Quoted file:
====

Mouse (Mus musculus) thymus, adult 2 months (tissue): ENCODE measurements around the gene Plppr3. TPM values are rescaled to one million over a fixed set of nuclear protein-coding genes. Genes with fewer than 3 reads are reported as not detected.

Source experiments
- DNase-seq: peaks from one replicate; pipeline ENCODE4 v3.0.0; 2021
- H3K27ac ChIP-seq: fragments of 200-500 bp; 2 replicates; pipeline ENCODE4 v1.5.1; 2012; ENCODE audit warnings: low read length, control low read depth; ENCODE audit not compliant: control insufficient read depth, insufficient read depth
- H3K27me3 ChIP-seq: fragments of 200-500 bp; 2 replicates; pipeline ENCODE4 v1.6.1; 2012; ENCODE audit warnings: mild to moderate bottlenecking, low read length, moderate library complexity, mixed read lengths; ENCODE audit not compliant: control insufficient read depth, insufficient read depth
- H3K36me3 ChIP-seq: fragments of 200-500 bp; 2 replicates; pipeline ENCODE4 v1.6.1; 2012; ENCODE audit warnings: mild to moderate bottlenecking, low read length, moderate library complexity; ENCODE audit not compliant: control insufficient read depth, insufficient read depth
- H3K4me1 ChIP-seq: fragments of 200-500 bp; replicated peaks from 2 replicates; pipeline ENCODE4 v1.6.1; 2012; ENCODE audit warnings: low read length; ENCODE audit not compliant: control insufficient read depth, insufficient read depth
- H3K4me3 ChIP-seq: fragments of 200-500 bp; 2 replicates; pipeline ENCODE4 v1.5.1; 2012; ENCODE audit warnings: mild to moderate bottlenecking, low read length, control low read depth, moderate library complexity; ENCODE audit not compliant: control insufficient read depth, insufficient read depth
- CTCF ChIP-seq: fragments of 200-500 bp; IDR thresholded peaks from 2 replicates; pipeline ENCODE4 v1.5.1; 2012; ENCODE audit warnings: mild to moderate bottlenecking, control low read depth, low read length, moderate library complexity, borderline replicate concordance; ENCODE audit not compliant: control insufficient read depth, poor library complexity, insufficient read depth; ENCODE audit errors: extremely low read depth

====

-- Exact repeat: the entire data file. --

Mouse (Mus musculus) thymus, adult 2 months (tissue): ENCODE measurements around the gene Plppr3. TPM values are rescaled to one million over a fixed set of nuclear protein-coding genes. Genes with fewer than 3 reads are reported as not detected.

Source experiments
- DNase-seq: peaks from one replicate; pipeline ENCODE4 v3.0.0; 2021
- H3K27ac ChIP-seq: fragments of 200-500 bp; 2 replicates; pipeline ENCODE4 v1.5.1; 2012; ENCODE audit warnings: low read length, control low read depth; ENCODE audit not compliant: control insufficient read depth, insufficient read depth
- H3K27me3 ChIP-seq: fragments of 200-500 bp; 2 replicates; pipeline ENCODE4 v1.6.1; 2012; ENCODE audit warnings: mild to moderate bottlenecking, low read length, moderate library complexity, mixed read lengths; ENCODE audit not compliant: control insufficient read depth, insufficient read depth
- H3K36me3 ChIP-seq: fragments of 200-500 bp; 2 replicates; pipeline ENCODE4 v1.6.1; 2012; ENCODE audit warnings: mild to moderate bottlenecking, low read length, moderate library complexity; ENCODE audit not compliant: control insufficient read depth, insufficient read depth
- H3K4me1 ChIP-seq: fragments of 200-500 bp; replicated peaks from 2 replicates; pipeline ENCODE4 v1.6.1; 2012; ENCODE audit warnings: low read length; ENCODE audit not compliant: control insufficient read depth, insufficient read depth
- H3K4me3 ChIP-seq: fragments of 200-500 bp; 2 replicates; pipeline ENCODE4 v1.5.1; 2012; ENCODE audit warnings: mild to moderate bottlenecking, low read length, control low read depth, moderate library complexity; ENCODE audit not compliant: control insufficient read depth, insufficient read depth
- CTCF ChIP-seq: fragments of 200-500 bp; IDR thresholded peaks from 2 replicates; pipeline ENCODE4 v1.5.1; 2012; ENCODE audit warnings: mild to moderate bottlenecking, control low read depth, low read length, moderate library complexity, borderline replicate concordance; ENCODE audit not compliant: control insufficient read depth, poor library complexity, insufficient read depth; ENCODE audit errors: extremely low read depth